Mariæ Mediatricis Document Library
General Audience Talks of Pope John Paul II
Return to Home Page | Return to Document Library
New Era Brought by
February 14, 2001
VATICAN CITY (Zenit.org)
1. God's plan for salvation, "the mystery of his will" (Ephesians 1:9) concerning every creature, is expressed in the Letter to the Ephesians with a characteristic term: "recapitulate" all things, heavenly and earthly, in Christ (see Ephesians 1:10). One can imagine the rod around which was wrapped the scroll of parchment or papyrus of the volume, bearing the writing: Christ gives a unitary meaning to all syllables, words, works of creation, and of history.
The first to take up this topic of "recapitulation" and develop it in a wonderful way was St. Irenaeus, bishop of Lyon, great second-century Father of the Church. In face of any fragmentation of the history of salvation, any separation between the Old and New Alliance, any dispersion of revelation and divine action, Irenaeus exalts the only Lord, Jesus Christ, who in the Incarnation brings together in himself the whole history of salvation, humanity and the whole of creation: "He, the Eternal King, recapitulates everything in himself" ("Adversus haereses" III, 21,9).
2. Let us hear a passage in which this Father of the Church comments on the words of the Apostle relating, precisely, to the recapitulation in Christ of all things. In the expression "all things" -- Irenaeus affirms -- man is included, touched by the mystery of the Incarnation, when the Son of God "from invisible becomes visible, from incomprehensible comprehensible, from impassible passible, being Word became man. He has recapitulated everything in himself, in order that, as the Word of God, he has primacy over supernatural beings, spiritual and invisible; in the same way he may have it over visible and corporeal beings. Assuming this primacy in himself and giving himself as head to the Church, he attracts everything to himself" ("Adversus haereses" III, 16,6). This confluence of all being in Christ, center of time and space, is fulfilled progressively in history, overcoming the obstacles, the resistance of sin, and of the Evil One.
3. In order to illustrate this tension, Irenaeus takes recourse to the opposition, already presented by St. Paul, between Christ and Adam (see Romans 5:12-21): Christ is the new Adam, namely, the first born of faithful humanity, who accepts with love and obedience the plan of Redemption that God has designed as the soul and goal of history. Christ must, therefore, cancel the work of devastation, the horrible idolatry, violence and every sin that the rebellious Adam has spread in the secular affairs of humanity and on the horizon of creation. With his complete obedience to the Father, Christ opens the era of peace with God and among men, reconciling in himself scattered humanity (see Ephesians 2:16). He "recapitulates" Adam in himself, in whom the whole of humanity recognizes itself; he transfigures him into son of God, he brings him to full communion with the Father. Precisely through his fraternity with us in the flesh and blood, in life and death, Christ becomes "the head" of saved humanity. Again, St. Irenaeus writes: "Christ has recapitulated in himself all the blood poured out by all the just and all the prophets who have existed from the beginning" ("Adversus haereses" V, 14,1; see V, 14,2).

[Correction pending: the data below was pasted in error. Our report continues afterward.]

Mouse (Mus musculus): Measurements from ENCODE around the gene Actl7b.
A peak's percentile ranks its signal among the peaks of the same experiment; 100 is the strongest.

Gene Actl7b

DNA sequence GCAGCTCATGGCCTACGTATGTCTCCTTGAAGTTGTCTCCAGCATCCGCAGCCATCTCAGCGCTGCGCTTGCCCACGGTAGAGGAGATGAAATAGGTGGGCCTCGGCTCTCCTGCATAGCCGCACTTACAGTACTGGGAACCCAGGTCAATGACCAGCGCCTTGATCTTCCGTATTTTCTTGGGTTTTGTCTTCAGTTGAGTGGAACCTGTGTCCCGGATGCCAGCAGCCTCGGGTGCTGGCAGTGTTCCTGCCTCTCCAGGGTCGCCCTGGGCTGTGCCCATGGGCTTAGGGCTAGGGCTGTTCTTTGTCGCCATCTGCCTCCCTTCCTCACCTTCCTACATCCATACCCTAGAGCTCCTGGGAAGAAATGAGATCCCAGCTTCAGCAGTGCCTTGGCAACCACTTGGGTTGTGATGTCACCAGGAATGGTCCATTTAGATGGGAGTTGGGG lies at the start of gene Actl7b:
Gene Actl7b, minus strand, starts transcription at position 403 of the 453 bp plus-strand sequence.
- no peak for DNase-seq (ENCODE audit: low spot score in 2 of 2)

4. The good and the evil, therefore, are considered in the light of the redemptive work of Christ. The latter, as Paul helps us intuit, involves the whole of creation, in the variety of its components (see Romans 8:18-30). Nature itself, in fact, subjected as it is to lack of meaning, degradation and devastation caused by sin, thus participates in the joy of the deliverance brought about by Christ in the Holy Spirit.
Thus is the full action of the original plan of the Creator delineated: a creation in which God and man, man and woman, humanity and nature are in harmony, in dialogue, in communion. This plan, upset by sin, was taken up in a more wondrous way by Christ, who is carrying it out mysteriously but effectively in the present reality, in the expectation of bringing it to fulfillment. Jesus himself declared he is the fulcrum and point of convergence of this design of salvation when he affirmed: "I, when I am lifted up from the earth, will draw all men to myself" (John 12:32). And John the Evangelist presents this very work as a kind of recapitulation, "to gather into one the children of God who are scattered abroad" (John 11:52).
5. This work will reach completion in the fulfillment of history when -- as Paul, again, reminds us -- "God may be everything to every one" (1 Corinthians 15:28). The last page of the Apocalypse -- which was proclaimed at the opening of our meeting -- describes in bright colors this goal. The Church and the Spirit await and invoke that moment when Christ "delivers the kingdom to God the Father, after destroying every rule and every authority and power. ... The last enemy to be destroyed is death. For God has put all things in subjection under the feet" of his Son (1 Corinthians 15:24,26).
At the end of this battle -- sung in wonderful pages of the Apocalypse -- Christ will fulfill the "recapitulation" and those who will be united to him will form the community of the redeemed, which "will not be wounded by any longer by sin, stains, self-love, that destroy or wound the earthly community. The beatific vision, in which God opens himself in an inexhaustible way to the elect, will be the ever-flowing well-spring of happiness, peace, and mutual communion" (Catechism of the Catholic Church, No. 1045).
With her sight fixed on that day of light, the Church, beloved Bride of the Lamb, raises the ardent invocation: "Maranatha" (1 Corinthians 16:22), "Come, Lord Jesus!" (Apocalypse 22:20).
[Translation by ZENIT] ZE01021407
Return to Home Page | Return to Document Library